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James L. Evans: The church’s prophetic role

Harold Camping, a 90-year old radio evangelist based in North Carolina, created a bit of a controversy for himself lately by attempting to predict the future. According to a variety of sources, Camping predicted that the world would end on May 21, 2011.

In case you were out that day, the world did not end.

Not to be deterred, Camping revised his prediction. Apparently his math was off slightly and instead of May as the terminus for the universe, the actual date was October.

So much for math and theology.

Now, Camping is saying he is repentant. According to a story in the L.A. Times, Camping wrote a letter to his Family Radio constituents repenting of his efforts to predict the second coming of Jesus and the impending end of the world.

He wrote, “Family Radio has no interest in even considering another date. We have learned the very painful lesson that all of creation is in God’s hands and he will end time in his time, not ours.”

Fair enough. And to be perfectly fair, Camping is not the first preacher/prognosticator to venture into the wasteland of end time predictions only to come up short, so to speak. There have been many before him, and there are likely to be many to come. It is probably innate within the human species, being uniquely aware of our own limited time in this life, to want to know exactly how much time we might have.

The real loss, sadly, is an ongoing misunderstanding of the actual predictive power of faith.

There are many among the faithful who remain preoccupied with proving the truthfulness of the Bible by the preponderance of fulfilled prophecies. And of course there are those, like Camping, who view Scripture as a cosmic crystal ball capable of disclosing the tiniest of details regarding the end of history.

Faith has demonstrated for centuries a tremendous predictive power, but not to the level of detail that anxious believers would desire. Instead of staring off into the far future, revealing the mysteries of God’s timetable, the Scriptures have been more modest in predicting the consequences of human behavior.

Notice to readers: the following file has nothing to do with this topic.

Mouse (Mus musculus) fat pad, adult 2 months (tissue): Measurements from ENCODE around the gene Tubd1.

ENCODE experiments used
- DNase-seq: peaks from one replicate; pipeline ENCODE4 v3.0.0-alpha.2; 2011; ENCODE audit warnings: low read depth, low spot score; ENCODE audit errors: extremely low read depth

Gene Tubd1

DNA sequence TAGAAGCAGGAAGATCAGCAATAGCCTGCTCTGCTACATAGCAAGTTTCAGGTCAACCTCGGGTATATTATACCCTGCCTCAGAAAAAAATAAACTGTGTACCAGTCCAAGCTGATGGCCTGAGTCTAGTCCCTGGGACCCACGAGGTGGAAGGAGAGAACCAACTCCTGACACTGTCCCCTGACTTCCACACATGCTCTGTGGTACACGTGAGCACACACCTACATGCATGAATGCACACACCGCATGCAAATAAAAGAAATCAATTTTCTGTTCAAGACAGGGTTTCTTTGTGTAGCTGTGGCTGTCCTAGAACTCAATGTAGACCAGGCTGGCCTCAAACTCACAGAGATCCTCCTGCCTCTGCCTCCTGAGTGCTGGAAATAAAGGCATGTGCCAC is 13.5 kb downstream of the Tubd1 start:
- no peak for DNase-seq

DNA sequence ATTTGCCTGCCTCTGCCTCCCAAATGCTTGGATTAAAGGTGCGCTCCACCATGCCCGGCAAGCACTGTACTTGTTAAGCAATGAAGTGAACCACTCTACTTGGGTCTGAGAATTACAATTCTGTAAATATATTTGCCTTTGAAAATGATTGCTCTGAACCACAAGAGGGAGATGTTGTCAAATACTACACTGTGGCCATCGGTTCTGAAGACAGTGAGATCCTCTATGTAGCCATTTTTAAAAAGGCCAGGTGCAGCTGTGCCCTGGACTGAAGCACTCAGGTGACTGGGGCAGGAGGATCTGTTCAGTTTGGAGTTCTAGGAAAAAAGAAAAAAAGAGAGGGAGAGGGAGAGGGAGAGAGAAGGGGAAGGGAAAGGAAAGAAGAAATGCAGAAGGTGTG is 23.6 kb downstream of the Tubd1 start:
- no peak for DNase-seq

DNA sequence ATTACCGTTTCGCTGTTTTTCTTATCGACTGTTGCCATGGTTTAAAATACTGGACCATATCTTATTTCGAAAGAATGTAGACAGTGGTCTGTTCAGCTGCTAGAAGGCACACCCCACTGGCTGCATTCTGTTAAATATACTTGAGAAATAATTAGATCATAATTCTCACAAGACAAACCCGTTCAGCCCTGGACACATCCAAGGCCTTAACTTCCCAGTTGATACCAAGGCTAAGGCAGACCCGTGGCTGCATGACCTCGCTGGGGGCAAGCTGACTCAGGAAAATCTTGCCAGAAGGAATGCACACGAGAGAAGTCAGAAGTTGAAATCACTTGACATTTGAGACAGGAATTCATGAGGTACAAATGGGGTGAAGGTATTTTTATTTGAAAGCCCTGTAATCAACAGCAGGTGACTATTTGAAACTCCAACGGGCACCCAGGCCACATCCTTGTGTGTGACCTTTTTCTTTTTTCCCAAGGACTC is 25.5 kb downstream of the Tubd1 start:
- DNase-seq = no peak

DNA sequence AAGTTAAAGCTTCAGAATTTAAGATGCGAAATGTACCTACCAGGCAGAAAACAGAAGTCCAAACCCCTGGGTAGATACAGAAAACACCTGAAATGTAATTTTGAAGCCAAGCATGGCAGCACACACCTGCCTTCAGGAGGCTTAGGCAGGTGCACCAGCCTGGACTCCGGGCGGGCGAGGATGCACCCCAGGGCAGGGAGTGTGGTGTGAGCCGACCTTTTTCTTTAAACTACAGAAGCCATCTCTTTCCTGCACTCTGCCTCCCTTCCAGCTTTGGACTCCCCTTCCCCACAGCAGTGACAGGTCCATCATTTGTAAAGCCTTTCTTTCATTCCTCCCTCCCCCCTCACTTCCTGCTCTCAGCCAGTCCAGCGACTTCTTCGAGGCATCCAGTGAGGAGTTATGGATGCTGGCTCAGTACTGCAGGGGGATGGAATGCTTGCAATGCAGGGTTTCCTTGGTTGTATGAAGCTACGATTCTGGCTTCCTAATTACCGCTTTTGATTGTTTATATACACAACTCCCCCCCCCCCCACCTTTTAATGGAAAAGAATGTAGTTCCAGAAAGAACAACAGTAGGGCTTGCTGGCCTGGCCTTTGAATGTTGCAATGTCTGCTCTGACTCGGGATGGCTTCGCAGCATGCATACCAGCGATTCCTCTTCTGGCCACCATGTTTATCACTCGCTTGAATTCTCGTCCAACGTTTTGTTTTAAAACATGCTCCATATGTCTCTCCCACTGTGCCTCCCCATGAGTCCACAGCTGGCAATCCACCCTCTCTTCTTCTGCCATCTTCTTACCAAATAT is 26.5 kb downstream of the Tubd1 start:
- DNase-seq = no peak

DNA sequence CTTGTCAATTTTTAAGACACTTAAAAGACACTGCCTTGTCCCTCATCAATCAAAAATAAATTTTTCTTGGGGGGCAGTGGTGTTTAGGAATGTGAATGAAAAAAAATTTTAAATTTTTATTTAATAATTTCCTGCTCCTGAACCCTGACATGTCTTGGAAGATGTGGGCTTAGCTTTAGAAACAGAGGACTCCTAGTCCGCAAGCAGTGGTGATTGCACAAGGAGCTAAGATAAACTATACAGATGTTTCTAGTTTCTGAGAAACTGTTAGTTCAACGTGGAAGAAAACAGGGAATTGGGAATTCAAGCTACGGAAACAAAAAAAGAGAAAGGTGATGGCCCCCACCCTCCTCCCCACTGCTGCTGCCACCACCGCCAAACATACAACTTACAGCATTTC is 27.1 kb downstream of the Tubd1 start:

Take Jesus for example. He knew that if his Jewish kinfolk persisted in violent opposition to Rome, violence would be their end. An eye for an eye, and all that. He counseled, instead, turning the other cheek and going the second mile -- axioms that make the most sense within the context of Roman oppression.

The failure to observe this wisdom, Jesus warned, would result in Jerusalem being left with “not one stone upon another.” His words were confirmed a mere 40 years after his death as Roman legions convincingly ended a Jewish revolt by destroying the Holy City and burning the temple to the ground.

Other prophets have offered predictions -- not about the end of the world, but about the consequences of human beings failing to observe God’s ideal of community.

To ignore the poor, the prophets warned, undermines the integrity of community.

The practice of giving too much place to wealthy and privileged persons in our midst, while ignoring the rights and needs of working people, not to mention the widow and the orphan, so weakens a nation or community that it will not long stand.

And violence only begets violence. Those who live by the sword die by the sword.

The faith community has much to say about the future. We may not know the hour in which creation may end, but we have at our disposal the knowledge of how creation is supposed to work.

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